The Last of the Mohicans



When James Fenimore Cooper penned “The last of the Mohicans” in 1826, he could have been sitting under a coconut tree on the beach across the road from the stadium here at Laucala Bay, with the Pacific Ocean gently lapping at his feet.

One thousand years before the lifetime of Jesus Christ, the peoples of the pacific were navigating this vast ocean by the stars, deep undersea currents and the mercy of God.

Voyaging from the heart of Oceania – Samoa, Tonga, Fiji and the Cook Islands, to Rapanui (Easter Island), Tahiti, Hawai’i and back to Oceania, plus journeys to New Zealand and return.

This culture of navigating by the stars and currents, sailing vast distances across the pacific between Island nations, has recently been revived by the Pacific Voyaging Society with 7 Vaka – traditional sailing canoes, sailing over 40,000Km from Oceania to North America and back over two years, ending in August 2012.

As well as a culture of blue-ocean sailing, the indigenous peoples of Samoa, Tonga, Fiji and New Zealand also share similar social structures, basic linguistics, cultural ceremonies and warrior tribes, with the settlement of Oceania and New Zealand forged by inter-island and tribal wars, fought on land and sea across the vast Pacific.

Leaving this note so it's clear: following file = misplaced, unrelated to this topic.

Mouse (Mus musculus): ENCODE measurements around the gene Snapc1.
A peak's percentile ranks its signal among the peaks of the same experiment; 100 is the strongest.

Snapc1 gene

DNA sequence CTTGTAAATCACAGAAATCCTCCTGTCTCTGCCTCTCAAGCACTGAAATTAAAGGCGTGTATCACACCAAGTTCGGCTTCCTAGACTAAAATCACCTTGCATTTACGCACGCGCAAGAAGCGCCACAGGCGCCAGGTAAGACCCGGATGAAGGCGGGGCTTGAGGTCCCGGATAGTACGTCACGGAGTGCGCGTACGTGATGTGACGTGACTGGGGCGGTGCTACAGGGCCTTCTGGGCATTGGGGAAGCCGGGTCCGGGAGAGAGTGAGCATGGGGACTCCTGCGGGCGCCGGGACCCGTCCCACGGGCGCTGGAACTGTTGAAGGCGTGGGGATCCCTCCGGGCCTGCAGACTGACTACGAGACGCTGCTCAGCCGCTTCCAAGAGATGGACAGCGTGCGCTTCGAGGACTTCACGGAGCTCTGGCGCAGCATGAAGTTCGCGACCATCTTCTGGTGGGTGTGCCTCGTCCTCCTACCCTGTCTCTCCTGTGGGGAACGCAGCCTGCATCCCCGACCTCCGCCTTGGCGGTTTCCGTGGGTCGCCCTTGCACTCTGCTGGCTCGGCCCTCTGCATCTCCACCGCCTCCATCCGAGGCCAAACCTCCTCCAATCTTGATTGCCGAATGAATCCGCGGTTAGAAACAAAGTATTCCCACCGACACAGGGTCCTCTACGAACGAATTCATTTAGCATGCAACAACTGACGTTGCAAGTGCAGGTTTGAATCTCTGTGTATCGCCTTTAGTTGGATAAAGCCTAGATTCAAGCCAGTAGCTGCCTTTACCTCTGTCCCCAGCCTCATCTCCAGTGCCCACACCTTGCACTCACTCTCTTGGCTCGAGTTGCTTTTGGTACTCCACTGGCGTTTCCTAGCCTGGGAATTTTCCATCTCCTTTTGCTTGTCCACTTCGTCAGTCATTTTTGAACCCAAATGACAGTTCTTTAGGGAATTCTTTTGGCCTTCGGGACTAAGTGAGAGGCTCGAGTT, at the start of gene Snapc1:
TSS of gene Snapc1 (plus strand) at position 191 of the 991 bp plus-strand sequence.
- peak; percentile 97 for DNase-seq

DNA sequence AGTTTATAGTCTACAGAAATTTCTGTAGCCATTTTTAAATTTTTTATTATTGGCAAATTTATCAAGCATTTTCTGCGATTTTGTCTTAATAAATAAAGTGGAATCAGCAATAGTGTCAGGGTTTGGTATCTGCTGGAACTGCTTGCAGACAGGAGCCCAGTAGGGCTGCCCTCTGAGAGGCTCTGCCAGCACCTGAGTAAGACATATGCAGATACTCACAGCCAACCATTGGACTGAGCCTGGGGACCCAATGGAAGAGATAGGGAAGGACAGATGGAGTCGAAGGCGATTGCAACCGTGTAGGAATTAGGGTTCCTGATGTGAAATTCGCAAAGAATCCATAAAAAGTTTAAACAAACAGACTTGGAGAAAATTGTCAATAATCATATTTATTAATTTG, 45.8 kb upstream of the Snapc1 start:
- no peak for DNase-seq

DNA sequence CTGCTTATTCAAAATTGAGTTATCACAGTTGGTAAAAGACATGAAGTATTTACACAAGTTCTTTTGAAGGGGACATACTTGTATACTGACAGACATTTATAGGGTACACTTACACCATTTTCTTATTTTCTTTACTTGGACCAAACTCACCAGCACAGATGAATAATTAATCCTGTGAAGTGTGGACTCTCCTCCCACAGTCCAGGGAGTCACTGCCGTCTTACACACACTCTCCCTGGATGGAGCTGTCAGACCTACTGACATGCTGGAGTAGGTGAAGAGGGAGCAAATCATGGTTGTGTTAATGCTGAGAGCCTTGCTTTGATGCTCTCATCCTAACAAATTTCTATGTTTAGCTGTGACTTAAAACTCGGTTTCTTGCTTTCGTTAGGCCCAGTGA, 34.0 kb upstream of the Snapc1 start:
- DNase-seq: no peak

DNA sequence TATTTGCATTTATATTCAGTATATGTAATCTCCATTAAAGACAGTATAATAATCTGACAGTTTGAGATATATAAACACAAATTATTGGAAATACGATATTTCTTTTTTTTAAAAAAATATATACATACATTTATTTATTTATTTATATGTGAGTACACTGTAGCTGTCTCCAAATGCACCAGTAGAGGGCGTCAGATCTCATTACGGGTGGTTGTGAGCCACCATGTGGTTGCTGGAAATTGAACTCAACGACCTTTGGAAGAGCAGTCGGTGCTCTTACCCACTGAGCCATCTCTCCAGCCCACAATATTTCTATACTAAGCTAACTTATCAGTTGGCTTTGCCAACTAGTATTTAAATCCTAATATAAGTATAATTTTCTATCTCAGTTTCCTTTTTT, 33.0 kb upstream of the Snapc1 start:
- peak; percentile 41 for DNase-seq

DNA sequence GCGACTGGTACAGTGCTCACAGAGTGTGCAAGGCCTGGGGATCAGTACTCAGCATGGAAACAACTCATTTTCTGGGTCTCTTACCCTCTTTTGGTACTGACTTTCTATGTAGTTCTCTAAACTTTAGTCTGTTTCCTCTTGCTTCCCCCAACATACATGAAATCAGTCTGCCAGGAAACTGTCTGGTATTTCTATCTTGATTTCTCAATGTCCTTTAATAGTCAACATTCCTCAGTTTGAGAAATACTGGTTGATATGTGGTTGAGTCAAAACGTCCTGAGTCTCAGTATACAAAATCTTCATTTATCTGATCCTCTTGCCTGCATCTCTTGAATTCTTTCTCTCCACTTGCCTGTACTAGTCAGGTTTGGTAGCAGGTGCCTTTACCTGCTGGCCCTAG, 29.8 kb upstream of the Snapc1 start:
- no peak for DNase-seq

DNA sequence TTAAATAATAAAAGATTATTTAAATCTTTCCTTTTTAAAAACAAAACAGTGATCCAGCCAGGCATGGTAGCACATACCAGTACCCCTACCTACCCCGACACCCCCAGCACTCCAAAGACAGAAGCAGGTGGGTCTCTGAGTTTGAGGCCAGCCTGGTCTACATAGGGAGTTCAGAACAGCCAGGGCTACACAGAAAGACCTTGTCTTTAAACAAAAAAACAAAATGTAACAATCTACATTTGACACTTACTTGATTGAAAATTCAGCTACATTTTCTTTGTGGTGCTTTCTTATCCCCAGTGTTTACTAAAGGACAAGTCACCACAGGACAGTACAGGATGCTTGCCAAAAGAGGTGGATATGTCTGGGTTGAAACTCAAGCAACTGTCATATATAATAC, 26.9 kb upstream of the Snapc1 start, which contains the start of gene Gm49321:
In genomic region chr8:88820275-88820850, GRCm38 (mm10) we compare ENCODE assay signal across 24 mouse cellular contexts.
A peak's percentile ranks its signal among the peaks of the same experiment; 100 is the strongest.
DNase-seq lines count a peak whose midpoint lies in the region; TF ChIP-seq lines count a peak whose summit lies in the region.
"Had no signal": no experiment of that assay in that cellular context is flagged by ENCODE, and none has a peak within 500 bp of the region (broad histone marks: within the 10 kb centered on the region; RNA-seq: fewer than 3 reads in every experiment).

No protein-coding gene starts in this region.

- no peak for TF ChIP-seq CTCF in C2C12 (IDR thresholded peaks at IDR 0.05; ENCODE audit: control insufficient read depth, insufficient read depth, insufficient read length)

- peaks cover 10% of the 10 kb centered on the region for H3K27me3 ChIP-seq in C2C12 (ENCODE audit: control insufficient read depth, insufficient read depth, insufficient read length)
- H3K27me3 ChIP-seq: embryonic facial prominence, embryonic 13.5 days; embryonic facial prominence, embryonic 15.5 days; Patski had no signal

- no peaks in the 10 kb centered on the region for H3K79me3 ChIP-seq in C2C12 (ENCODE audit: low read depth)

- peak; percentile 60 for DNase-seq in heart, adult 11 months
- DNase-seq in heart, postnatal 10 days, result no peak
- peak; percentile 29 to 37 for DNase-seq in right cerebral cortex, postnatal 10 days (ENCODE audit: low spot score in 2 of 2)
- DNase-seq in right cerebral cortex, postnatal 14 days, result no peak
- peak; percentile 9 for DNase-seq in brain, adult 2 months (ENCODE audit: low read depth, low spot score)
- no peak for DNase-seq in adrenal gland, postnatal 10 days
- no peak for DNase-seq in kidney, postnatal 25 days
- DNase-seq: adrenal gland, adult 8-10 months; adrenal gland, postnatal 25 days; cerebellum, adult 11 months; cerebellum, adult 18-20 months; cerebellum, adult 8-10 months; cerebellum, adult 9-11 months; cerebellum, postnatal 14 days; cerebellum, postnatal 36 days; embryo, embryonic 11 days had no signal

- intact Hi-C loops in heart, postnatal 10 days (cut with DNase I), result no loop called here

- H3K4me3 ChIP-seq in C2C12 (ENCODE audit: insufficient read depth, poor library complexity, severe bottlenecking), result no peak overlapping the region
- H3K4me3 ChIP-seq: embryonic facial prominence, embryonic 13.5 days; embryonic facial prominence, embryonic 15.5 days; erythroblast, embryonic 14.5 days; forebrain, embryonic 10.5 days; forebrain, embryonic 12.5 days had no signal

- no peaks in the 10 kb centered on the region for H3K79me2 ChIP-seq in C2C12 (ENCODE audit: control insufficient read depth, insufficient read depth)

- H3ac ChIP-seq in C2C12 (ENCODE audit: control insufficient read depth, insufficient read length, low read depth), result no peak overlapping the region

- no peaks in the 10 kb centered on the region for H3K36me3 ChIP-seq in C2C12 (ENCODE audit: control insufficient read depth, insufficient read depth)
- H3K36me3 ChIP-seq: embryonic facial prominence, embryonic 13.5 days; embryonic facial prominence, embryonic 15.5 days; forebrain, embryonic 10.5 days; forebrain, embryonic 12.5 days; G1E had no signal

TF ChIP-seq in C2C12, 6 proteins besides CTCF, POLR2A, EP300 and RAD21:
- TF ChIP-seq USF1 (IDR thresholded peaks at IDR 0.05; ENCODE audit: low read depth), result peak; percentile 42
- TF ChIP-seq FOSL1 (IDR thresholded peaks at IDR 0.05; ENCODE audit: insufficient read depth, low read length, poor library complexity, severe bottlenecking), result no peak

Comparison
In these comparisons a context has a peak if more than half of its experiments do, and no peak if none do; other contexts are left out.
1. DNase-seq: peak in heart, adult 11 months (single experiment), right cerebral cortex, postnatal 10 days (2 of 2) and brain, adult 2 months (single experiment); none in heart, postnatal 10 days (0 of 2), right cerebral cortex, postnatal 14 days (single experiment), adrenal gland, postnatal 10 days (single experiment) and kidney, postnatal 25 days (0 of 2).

The royal rulers of Samoa, Tonga, Fiji and New Zealand all commanded battalions of warrior tribes, trained to fight from early childhood in deadly combat skills, passed down from Father to son to this day.

There are few cultural displays more realistic and spine-tingling than watching our Warriors of Oceania laying down their traditional war challenges before going into battle on the rugby field.

In this warrior culture of Oceania, the lines between war and rugby often blur, resulting in casualties of war on the rugby field. So it should come as no surprise really that only four nations on earth claim rugby union as their national sport – New Zealand, Samoa, Tonga and Fiji.

A claim that all four nations proudly make as well as being the last surviving seafaring warrior cultures in human history.

In international rugby, New Zealand is the undisputed world champions in XVs rugby while Samoa, Tonga, Fiji and New Zealand Maori have consistently punched way above their weight category by population size, beating rugby nations with far greater populations as shown below:

  • 2019 HSBC World Rugby 7s Series Winners – Fiji
  • 2018 Tests – Fiji beat France in Paris
  • 2018 Tests – Fiji beat France in Paris
  • 2016 Rio Olympic Games Rugby 7s – Fiji Gold Medal Winners
  • 2016 HSBC World Rugby 7s Series Winners – Fiji
  • 2015 HSBC World Rugby 7s Series Winners – Fiji
  • 2012 Tests – Samoa beat Wales and Tonga beat Scotland.
  • 2011 XVs Rugby World Cup – Tonga beat France
  • 2011 Test – Samoa beat Australia
  • 2010 World Rugby 7s Series Winners – Samoa
  • 2007 XVs Rugby World Cup – Fiji beat Wales
  • 2006 World Rugby 7s Series Winners – Fiji
  • 2005 Rugby World Cup 7s champions – Fiji
  • 2005 Rugby – New Zealand Maori beat the British & Irish Lions
  • 1997 Rugby World Cup 7s champions – Fiji

Inspired by Bow Sansom, last of the Mohicans.

Pacific Nations Cup, Official Programme, Fiji versus Samoa., June 2014

by Culden Kamea

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